Monday, June 20, 2016


Don't worry, all those acronyms may (eventually) make sense.

With the recent news that IEX is approved to change from an ATS to an NSE under NMS in the face of persistent objections from other HFTs, we need to see what we can do to unpack this all.

So, let's go back a little more than 10 years, to 2005, when Regulation NMS was established. As a regulation, it is a set of rules:

National Market System (NMS) is a set of rules passed by the Securities and Exchange Commission (SEC), which looks to improve the U.S. exchanges through improved fairness in price execution as well as improve the displaying of quotes and amount and access to market data.

One of those rules, in particular, is Rule 611, commonly known as the Order Protection Rule:

Rule 611, among other things, requires trading centers to establish, maintain, and enforce written policies and procedures reasonably designed to prevent "trade-throughs" -- the execution of trades at prices inferior to protected quotations. To be protected, a quotation must, among other things, be immediately and automatically accessible and be the best bid or best offer of a national securities exchange or national securities association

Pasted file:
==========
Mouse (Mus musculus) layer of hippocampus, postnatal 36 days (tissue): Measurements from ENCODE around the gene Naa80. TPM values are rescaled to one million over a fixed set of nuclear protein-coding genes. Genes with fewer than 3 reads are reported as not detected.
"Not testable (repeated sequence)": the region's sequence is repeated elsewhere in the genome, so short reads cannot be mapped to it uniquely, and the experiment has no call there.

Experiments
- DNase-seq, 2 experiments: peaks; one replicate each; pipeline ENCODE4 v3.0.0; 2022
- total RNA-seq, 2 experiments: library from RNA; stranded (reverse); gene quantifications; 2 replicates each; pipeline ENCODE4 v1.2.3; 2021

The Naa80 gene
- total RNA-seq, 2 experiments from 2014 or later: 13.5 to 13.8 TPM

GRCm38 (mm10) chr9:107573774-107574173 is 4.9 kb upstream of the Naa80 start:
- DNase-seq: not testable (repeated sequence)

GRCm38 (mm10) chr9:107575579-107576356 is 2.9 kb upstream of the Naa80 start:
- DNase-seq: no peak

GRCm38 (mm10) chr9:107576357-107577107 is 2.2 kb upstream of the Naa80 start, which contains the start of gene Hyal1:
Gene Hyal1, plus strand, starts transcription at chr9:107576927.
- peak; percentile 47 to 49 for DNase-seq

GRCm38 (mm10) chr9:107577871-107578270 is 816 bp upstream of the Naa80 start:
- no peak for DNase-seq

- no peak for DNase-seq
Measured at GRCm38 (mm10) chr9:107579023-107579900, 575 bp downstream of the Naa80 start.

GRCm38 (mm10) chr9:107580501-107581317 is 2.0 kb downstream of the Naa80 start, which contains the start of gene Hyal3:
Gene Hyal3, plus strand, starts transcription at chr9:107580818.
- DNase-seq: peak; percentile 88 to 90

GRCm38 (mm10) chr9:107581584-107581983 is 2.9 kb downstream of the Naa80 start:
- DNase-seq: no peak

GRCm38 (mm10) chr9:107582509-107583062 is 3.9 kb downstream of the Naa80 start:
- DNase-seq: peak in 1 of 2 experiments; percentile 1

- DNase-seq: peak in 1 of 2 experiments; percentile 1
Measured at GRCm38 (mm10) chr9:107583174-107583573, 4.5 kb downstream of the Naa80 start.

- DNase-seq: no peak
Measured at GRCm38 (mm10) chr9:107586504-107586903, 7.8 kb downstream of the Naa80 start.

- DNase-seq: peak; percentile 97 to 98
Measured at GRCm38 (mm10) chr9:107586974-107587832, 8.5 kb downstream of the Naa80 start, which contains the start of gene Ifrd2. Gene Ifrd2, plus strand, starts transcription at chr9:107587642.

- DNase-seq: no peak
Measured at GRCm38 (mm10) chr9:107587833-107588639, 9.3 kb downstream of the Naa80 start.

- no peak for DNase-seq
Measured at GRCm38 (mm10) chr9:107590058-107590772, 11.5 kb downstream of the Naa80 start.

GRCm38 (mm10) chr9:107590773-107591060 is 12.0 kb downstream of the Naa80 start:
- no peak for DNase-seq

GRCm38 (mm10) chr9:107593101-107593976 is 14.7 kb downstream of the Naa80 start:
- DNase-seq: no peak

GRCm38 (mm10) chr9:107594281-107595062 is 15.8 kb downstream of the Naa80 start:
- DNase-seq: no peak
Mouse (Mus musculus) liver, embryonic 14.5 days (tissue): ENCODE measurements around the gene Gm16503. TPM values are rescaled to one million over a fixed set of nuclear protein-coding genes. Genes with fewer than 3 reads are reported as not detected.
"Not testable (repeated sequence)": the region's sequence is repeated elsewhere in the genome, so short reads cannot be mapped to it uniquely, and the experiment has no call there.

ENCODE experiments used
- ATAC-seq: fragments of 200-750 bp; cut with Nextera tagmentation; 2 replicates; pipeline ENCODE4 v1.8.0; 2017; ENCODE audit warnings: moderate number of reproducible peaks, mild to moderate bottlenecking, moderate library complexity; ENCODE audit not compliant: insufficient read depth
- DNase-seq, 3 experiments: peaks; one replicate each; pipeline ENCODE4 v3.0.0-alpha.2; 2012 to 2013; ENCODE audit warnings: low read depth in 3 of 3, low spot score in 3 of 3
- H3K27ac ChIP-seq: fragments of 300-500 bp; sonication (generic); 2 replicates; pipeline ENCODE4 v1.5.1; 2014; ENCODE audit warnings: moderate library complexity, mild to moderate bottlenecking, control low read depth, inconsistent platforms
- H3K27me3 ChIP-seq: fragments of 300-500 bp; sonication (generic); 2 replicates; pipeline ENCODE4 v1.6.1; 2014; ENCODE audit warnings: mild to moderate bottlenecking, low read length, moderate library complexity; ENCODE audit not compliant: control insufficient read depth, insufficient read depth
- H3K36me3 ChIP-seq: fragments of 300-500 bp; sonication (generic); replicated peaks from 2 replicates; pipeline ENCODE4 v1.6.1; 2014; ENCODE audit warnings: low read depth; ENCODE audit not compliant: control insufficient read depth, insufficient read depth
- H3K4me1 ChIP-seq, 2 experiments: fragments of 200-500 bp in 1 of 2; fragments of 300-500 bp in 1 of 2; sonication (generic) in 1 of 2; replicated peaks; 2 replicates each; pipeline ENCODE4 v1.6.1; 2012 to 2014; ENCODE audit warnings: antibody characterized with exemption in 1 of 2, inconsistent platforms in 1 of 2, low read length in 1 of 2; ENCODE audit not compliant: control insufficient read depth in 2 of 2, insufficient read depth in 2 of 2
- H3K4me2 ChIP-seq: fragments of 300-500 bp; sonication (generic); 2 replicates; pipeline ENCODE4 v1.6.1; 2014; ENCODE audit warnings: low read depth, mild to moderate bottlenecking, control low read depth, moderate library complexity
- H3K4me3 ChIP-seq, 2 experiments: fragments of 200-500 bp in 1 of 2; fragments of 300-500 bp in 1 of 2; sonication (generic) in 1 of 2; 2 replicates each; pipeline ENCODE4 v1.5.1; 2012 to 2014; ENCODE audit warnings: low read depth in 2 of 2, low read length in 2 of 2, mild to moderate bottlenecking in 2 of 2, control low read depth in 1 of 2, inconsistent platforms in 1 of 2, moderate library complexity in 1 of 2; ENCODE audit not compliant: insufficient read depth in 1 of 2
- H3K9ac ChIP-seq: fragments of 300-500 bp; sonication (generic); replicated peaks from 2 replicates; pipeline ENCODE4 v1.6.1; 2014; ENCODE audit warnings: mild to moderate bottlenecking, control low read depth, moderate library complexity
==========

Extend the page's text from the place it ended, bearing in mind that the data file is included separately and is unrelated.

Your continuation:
As I understand it, the basic idea of Regulation NMS is to modernize the system, to enable greater efficiency but also to improve the access to the market by encouraging competition.

Competitors can be of several types. Nearly 20 years ago, the SEC introduced the notion of Alternative Trading Systems: SEC Modernizes Regulations for Alternative Trading Systems

The Commission adopted a new regulatory framework for alternative trading systems. The low cost of technology has allowed new, automated markets -- or alternative trading systems -- to develop. These systems compete directly with the more traditional exchanges, and now account for about 20% of transactions in Nasdaq securities and 4% of transactions in listed securities. Although these alternative trading systems are markets, they have been regulated as traditional broker- dealers, resulting in certain regulatory gaps. The framework adopted by the Commission today, better integrates alternative trading systems into the regulatory framework for markets, and is flexible enough to accommodate the business objectives of, and the benefits provided by, alternative trading systems.

That competitive framework apparently worked, for as of 2014 there were hundreds of Alternative Trading Systems known to the SEC.

Down in the middle of that list, you may see: IEX ATS / IEX Services LLC, which is the particular Alternative Trading System that we're interested in.

Why are we interested in IEX? Well, for that, we need to give credit to the well-known writer, Michael Lewis, whose book, Flash Boys: A Wall Street Revolt dragged IEX out of the depths of obscurity and into the media spotlight.